Dr. Richard Ward’s Cinematic Vision
Dr. Richard Ward, Professor of Communication, now in his twenty-second year at USA,
will be the Interim Chair of the department for the 2018-2019 academic year. He received
a B.A. in Cinema Production at the University of Southern California in 1975 and an
M.S. in Mass Communication from the University of Southern Mississippi in 1978. He
earned his Ph.D. from the University of Texas at Austin in 1995.
Ward taught with a Master's degree at Northeast Louisiana University (now the University of Louisiana at Monroe) from 1978 to 1981, and then at the University of Southern Mississippi until 1988, with the exception of an intervening period. According to Ward, “For much of 1985 through 1987 I had the ‘Hollywood phase’ of my career, most of which was spent in the Post-Editorial Department of Universal Studios. The highlight of my career there was a 1985 trip to the home of my fellow USC alumnus, George Lucas, as a courier/bodyguard for a 35mm print of Universal's newest film at the time, Out of Africa.”
After finishing Ph.D. coursework at the University of Texas and while writing his dissertation, Ward taught at Eastern Connecticut State University. He came to USA’s College of Arts & Sciences in August of 1996.
Film and television history, particularly the silent film era, have been the focus of Ward’s research. He is the author of two books: his 2006 monograph, A History of the Hal Roach Studios(a revised version of his dissertation); and, his 2016 text, When the Cock Crows: A History of the Pathé Exchange. As Ward describes him, Hal Roach was “a small independent producer not unlike Walt Disney in his early years, except that Roach specialized in short comedies rather than animated cartoons.” Ward says the Pathé Exchange “began in 1914 as the American Distribution arm of a pioneering French film studio.” He adds, “Eventually, with the financial help of a couple of young American businessmen named Merrill and Lynch, the Pathé Exchange became an independent U.S. company specializing in the theatrical distribution of independent films. Largely as a result of the financial dealings of Joseph P. Kennedy, father of the future president, the Pathé Exchange was folded into the RKO studio in 1931.”
Ward’s current research centers on the advent of color television in the 1950s and early 1960s. For economic reasons it took some time for the emergent technology of color television to replace black and white television. According to Ward, “It was a very slow roll out, although not quite as slow as that of HDTV replacing standard-definition television in our own time. Much like the situation with HDTV, the television networks in the 1950s faced a dilemma: the public would not buy color television sets unless there was color programming to watch.” He adds, “in the meantime, while trying to get to a critical mass of color television ownership, advertisers were unwilling to pay more for commercial time to sponsor programs that would only be seen in color by a fraction of the population. It was difficult for networks to justify the added expense of color if no additional revenue was coming in.”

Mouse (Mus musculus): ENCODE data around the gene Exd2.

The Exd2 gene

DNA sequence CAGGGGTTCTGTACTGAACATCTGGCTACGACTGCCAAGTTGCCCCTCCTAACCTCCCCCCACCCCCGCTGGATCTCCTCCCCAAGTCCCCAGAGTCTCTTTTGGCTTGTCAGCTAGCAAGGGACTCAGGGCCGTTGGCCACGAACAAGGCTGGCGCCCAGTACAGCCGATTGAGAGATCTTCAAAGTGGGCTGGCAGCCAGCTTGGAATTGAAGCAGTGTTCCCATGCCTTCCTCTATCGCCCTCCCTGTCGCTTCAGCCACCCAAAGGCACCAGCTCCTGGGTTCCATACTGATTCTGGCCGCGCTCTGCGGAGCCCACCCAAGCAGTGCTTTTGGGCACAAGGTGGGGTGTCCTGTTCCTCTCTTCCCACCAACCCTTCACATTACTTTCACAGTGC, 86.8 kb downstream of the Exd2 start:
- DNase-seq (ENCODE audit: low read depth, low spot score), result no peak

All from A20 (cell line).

Ward’s passion for research is matched by his love of teaching. His favorite class is film history, and he takes particular pleasure in “guiding students through a wonderful universe of films and filmmakers that they never knew existed. I still have students contact me from time to time and thank me for introducing them to a film or filmmaker.” Ward also enjoys teaching film/video production courses, and he proclaims, “I am as proud as they are when they make a really good film.”
Given Ward’s skill in research and teaching, it may come as a surprise that he did not plan on becoming a professor while earning his Master’s degree. At that time, he imagined his career would be in film production; however, an unexpected opportunity to teach at Northeast Louisiana University in 1978 reoriented his career trajectory. Ward says, “Being a college teacher was the furthest thing from my mind, but I couldn't think of any way I could turn a firm job offer down. Forty years later it looks like I might be sticking with this teaching thing. And the beauty of this career accident is that I discovered that it is possible to earn a living working with film history.”
When Ward is not teaching about film/television and production, or not writing about film/television history, he is—you guessed it—watching film and television. This self-described “mono-subject” knows what he likes to do and has been quite happy being able to immerse himself in film/television history at USA. Now he looks forward to serving as his department’s Interim Chairperson with the upcoming retirement of Dr. James Aucoin.